The proposed changes, which the company put out for public comment on May 11, don't appear to reflect any major shifts in policy. For the most part, the document makes more explicit how Facebook is already using user data. The company has also updated the policy to reflect newer features, such as cover photos.
The proposed changes are not final. A document highlighting the proposed changes is available on the website in PDF form, along with an explanation of the changes. The company is asking for user feedback and will host a web question-and-answer session about the changes this afternoon.
Sarah Downey, a privacy analyst and attorney at privacy software vendor Abine, said the more explicit language was required by a consent decree issued last year as part of a settlement with the US Federal Trade Commission, and by the audit by the Irish Data Protection Commissioner.
Downey said once Facebook goes public, it will face pressure to generate more revenue and will probably accomplish that goal by using personal information to sell targeted advertising. The initial public offering (IPO) is expected to take place on May 18.
"Their financial success really requires them to collect more usable personal information and make that information available and accessible to advertisers. We expect that more private information about users is going to be disclosed," she said.
Jeffrey Chester, the executive director of the Center for Digital Democracy, also said the upcoming IPO will lay the groundwork for greater threats to user privacy.
"Facebook can't possibly protect the privacy of its users and grow as publicly traded company. It's going to be increasingly difficult for them to grow their business significantly without collecting and monetising more of its data," he said.
Downey said one apparent change could be significant for consumers: Even if a Facebook user does not share his or her phone number or email address publicly, default settings will make it possible for others to search for the user on Facebook using that information.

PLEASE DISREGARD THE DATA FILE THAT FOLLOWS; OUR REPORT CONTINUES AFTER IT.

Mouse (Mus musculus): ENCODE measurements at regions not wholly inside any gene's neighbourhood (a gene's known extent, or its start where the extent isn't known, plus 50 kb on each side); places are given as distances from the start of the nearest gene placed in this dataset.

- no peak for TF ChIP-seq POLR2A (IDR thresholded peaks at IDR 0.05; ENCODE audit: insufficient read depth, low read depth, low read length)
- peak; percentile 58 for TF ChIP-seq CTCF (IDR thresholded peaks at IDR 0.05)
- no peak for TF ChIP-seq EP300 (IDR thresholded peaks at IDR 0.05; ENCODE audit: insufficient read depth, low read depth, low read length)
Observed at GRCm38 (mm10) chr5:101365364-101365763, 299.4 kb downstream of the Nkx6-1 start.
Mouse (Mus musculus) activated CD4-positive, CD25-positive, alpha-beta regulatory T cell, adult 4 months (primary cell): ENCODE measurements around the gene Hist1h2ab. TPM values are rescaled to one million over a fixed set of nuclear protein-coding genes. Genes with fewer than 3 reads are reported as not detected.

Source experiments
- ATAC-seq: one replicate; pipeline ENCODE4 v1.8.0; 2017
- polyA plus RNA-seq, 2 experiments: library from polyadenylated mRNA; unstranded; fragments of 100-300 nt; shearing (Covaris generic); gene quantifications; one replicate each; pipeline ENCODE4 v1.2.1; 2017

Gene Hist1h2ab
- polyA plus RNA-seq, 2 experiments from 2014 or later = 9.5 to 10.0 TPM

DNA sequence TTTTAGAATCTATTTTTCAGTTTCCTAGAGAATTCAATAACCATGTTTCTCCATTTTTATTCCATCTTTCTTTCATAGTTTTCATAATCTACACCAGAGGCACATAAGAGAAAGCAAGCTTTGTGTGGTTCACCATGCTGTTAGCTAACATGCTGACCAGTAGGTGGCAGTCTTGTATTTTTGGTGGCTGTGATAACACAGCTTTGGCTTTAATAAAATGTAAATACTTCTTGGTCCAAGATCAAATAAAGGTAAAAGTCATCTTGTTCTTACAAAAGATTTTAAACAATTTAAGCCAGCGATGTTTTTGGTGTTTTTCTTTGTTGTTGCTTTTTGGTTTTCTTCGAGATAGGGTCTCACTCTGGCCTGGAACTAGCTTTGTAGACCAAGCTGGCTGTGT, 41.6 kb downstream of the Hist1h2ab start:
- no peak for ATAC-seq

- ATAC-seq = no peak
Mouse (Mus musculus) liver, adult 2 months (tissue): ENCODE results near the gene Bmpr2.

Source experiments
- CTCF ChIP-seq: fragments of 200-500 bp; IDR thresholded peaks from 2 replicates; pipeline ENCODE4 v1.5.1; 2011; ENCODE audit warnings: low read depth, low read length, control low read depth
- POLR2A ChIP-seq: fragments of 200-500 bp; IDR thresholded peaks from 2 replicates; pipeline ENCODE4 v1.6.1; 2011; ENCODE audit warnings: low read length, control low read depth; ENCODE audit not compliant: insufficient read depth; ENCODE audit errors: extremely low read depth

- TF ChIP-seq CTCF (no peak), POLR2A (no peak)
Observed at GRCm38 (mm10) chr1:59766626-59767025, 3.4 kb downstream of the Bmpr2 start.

The information Facebook obtains and provides to third-party advertisers, a sensitive topic among privacy advocates, was also the subject of substantial revision. For example, where the existing policy says that Facebook can use "the information it receives about you to measure or understand the effectiveness of ads you and others see," the new policy makes clear that that includes "delivering relevant ads to you." Delivering such user-specific advertising often involves sharing user data with third-party advertisers.
Immediately following that section, the proposed changes add, "We store data for as long as it is necessary to provide products and services to you and others, including those described above."
"They're talking about expanded use of your data with lots of little changes that are important. And Facebook is the master of these little changes adding up to big things," Downey said.
But the changes announced Friday also include some that allow users to better protect their privacy. An "activity log" feature will show users all of their activity on the network in one place, rather than across several timelines. Facebook also rolled out a centralised hub, where users can find all relevant documents.
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